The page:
Bhubaneswar, India - In the last five years, India has seen a sharp increase in violence provoked by religious and ethnic diversity. These are the findings from a report submitted by Ajay Maken, Minister of State for Home Affairs, to the Rajya Sabha, the upper house of Parliament in New Delhi.
Over the past five years extremist attacks number more than 3800. The report refers only to those detected by the authorities, but the real number could be much higher. From the 677 cases registered in 2004 it has passed, in a gradual crescendo, to 943 in 2008. The report says that 11Union States registered no cases during 2009, but despite this the country is marked by an average of two attacks per day. Member States lead the sad standings are Maharashtra (681), Madhya Pradesh (654) and Uttar Pradesh (613).
The report on the violence of religious and ethnic radicalism came to the Rajya Sabha in the wake of the review of special law, known as the Communal Violence Bill 2005, which is once again at the centre of political debate after the recent wave of attacks against religious minorities, particularly Christians in Orissa and Muslims in Gujarat.
While the government of New Delhi is studying new judicial and police tools to stem the flow of these episodes, the victims of violence complain about the inaction of the institutions and continuing insecurity.
The case of Orissa is the most striking. At a meeting December 7 in Berhampur, Christian leaders, human rights activists and residents of Kandhamal took stock of the situation: more than 5 thousand houses burned or looted, nearly 300 churches destroyed, more than 50 thousand displaced people and nearly 2 500 complaints of which only 823 registered by the police authorities.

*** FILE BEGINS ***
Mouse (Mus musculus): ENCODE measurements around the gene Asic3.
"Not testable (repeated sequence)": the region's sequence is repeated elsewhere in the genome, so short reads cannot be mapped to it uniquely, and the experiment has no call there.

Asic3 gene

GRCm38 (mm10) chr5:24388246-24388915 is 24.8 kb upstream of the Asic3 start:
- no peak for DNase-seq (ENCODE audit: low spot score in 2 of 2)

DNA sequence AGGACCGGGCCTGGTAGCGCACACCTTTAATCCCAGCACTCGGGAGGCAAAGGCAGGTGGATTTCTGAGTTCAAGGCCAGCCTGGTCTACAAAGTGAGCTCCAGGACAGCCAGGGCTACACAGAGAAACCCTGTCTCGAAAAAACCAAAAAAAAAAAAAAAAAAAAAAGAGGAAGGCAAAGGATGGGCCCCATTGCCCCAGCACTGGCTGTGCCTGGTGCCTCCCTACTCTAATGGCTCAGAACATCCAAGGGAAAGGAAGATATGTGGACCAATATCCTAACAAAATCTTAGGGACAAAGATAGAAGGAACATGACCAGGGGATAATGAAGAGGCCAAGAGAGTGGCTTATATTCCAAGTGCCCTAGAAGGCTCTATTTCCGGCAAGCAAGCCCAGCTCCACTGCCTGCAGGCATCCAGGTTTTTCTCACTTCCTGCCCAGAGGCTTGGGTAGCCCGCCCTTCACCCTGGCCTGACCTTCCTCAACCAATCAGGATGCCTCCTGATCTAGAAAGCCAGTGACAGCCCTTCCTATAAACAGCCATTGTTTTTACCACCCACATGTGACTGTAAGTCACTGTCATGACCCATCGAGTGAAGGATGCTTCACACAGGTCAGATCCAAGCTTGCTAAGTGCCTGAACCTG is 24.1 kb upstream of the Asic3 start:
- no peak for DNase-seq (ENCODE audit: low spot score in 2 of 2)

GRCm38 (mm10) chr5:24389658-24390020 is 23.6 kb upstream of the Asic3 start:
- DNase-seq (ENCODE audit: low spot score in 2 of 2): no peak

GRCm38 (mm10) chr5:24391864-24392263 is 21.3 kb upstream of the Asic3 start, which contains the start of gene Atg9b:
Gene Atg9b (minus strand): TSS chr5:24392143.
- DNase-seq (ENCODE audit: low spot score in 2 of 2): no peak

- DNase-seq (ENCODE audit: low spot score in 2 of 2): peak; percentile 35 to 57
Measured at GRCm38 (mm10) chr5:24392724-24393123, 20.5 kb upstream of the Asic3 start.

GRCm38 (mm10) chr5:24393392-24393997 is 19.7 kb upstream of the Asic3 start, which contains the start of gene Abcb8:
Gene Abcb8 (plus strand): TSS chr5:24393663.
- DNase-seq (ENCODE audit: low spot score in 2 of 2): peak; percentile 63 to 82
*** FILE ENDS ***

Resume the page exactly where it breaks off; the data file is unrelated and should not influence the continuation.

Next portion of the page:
The victims of the pogroms doubt positive verdicts in trials and the complete disbursement of compensation promised by the authorities (to date the distribution of compensation for the violence in 2007 has yet to be completed). That is why they created the Sampradayik Hinsa Prapidita Sangathana, an Association of victims of violent extremism, with the support of the Catholic bishops of Bhubaneswar and Berhampur, the evangelical bishop of Bardhan and organizations like All India Christian Council and Human Rights Law Network.
The unresolved problems are many: from the slow pace of rebuilding homes and churches, to the insecurity in which Christians in the region are still forced to live today. The Sampradayik Hinsa Prapidita Sangathana designed to monitor the individual needs of victims, is promoting projects to help especially women and children and to act together as a united front to put pressure on the civil authorities.